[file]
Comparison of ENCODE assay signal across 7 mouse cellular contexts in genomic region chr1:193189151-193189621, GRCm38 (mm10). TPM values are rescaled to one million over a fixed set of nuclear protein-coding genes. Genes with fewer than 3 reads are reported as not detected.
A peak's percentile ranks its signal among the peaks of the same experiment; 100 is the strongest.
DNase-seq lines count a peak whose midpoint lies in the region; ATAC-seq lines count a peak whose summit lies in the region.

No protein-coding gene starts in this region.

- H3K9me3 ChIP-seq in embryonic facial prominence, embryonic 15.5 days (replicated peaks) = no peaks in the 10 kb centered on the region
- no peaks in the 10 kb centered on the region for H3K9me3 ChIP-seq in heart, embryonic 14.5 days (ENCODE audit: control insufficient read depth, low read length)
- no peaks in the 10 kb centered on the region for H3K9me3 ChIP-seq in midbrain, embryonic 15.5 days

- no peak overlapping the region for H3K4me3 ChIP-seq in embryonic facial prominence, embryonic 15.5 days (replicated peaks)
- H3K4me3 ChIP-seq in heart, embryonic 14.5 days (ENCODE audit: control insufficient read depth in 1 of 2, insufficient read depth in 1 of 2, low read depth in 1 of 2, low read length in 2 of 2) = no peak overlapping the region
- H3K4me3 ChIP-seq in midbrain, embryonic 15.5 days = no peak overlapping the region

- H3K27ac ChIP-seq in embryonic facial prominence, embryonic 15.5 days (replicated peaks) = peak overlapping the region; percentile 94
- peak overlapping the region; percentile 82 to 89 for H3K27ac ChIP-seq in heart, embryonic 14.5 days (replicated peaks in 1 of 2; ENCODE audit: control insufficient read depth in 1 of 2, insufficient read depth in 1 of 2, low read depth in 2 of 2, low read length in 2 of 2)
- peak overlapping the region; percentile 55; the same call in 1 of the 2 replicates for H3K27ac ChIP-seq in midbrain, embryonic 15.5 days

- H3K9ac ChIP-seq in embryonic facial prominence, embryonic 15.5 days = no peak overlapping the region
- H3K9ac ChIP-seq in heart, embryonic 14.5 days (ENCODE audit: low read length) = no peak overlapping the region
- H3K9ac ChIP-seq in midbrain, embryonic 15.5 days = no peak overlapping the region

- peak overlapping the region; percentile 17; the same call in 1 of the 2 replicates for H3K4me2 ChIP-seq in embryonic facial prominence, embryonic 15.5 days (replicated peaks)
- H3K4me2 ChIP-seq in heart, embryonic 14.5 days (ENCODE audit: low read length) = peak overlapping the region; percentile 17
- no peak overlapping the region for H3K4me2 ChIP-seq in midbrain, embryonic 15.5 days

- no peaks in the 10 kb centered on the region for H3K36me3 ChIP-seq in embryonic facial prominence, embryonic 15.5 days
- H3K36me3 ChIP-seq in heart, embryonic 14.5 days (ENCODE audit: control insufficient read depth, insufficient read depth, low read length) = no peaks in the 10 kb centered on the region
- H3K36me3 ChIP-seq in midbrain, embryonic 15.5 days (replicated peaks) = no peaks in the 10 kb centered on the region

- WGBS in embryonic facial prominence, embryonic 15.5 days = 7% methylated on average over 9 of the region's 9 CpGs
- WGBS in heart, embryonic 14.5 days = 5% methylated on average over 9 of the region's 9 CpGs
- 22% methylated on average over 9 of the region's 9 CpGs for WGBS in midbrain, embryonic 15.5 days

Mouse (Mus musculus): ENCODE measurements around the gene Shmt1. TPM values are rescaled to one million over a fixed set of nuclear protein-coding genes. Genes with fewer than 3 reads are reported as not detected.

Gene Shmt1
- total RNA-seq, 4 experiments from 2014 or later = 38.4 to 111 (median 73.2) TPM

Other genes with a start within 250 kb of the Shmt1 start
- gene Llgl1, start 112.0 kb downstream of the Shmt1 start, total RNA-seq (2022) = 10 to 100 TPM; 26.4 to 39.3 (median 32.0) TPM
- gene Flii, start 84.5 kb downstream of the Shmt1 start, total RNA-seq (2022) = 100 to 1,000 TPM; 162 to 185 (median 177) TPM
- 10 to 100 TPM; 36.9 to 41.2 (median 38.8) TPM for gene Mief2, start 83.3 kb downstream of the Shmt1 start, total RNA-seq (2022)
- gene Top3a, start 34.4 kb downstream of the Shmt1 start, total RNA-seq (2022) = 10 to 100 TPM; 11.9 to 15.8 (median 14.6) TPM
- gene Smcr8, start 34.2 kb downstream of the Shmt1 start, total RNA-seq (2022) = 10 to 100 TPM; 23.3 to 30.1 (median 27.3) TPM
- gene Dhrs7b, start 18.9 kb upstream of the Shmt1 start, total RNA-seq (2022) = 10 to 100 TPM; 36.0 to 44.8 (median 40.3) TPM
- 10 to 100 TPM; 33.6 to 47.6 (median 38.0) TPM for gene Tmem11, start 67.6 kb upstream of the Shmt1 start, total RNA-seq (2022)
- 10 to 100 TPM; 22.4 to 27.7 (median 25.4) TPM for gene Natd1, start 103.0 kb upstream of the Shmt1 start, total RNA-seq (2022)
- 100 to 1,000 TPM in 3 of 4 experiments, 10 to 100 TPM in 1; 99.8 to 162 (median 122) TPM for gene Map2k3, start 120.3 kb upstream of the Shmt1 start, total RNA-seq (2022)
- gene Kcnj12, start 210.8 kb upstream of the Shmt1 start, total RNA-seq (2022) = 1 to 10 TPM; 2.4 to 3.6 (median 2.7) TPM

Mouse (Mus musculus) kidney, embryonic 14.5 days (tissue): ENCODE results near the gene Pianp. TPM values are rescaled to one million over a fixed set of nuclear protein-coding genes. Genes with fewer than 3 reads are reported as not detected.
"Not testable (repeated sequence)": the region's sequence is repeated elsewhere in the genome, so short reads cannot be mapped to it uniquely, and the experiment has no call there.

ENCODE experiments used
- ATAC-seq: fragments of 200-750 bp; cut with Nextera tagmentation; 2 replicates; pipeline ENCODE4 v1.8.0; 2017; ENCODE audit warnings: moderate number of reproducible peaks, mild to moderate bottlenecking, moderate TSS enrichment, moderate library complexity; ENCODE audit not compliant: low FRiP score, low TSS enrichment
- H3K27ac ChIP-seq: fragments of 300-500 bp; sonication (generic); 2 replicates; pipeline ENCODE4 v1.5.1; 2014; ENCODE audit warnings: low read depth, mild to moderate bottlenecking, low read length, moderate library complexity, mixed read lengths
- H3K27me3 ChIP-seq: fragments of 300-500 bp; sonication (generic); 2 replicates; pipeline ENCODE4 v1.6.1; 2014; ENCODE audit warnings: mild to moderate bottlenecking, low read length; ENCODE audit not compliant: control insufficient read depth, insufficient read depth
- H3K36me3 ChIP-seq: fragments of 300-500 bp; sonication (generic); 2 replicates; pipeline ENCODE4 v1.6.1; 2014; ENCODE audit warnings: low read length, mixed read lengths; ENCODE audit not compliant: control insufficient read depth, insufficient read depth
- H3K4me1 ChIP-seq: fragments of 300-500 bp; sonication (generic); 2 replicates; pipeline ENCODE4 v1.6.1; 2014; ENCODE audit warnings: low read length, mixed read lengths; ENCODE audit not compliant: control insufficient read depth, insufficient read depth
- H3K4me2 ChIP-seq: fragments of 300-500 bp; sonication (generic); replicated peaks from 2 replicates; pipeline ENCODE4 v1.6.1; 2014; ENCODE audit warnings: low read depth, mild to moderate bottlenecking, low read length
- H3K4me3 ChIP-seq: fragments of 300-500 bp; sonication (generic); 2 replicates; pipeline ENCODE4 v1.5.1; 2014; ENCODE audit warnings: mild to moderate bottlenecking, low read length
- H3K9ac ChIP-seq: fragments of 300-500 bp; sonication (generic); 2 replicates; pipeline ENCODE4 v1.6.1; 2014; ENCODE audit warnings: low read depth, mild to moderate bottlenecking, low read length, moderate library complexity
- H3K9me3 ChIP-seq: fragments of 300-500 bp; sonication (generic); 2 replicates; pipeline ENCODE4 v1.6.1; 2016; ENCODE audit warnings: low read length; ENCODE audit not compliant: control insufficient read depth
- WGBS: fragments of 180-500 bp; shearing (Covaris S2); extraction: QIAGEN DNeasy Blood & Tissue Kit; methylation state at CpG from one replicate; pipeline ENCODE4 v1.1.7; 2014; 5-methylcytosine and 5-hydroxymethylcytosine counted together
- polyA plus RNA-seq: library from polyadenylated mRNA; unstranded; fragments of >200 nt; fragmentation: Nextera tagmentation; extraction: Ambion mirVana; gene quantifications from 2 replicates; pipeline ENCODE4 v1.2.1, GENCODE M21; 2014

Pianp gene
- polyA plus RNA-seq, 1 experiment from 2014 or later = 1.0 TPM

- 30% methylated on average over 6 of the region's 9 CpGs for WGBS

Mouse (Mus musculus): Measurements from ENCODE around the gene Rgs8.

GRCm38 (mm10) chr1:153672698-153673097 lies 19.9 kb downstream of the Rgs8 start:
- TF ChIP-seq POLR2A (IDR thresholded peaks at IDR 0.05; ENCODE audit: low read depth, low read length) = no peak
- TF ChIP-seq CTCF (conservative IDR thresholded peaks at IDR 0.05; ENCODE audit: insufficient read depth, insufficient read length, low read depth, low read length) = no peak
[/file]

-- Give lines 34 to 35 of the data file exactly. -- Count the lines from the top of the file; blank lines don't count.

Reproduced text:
- gene Smcr8, start 34.2 kb downstream of the Shmt1 start, total RNA-seq (2022) = 10 to 100 TPM; 23.3 to 30.1 (median 27.3) TPM
- gene Dhrs7b, start 18.9 kb upstream of the Shmt1 start, total RNA-seq (2022) = 10 to 100 TPM; 36.0 to 44.8 (median 40.3) TPM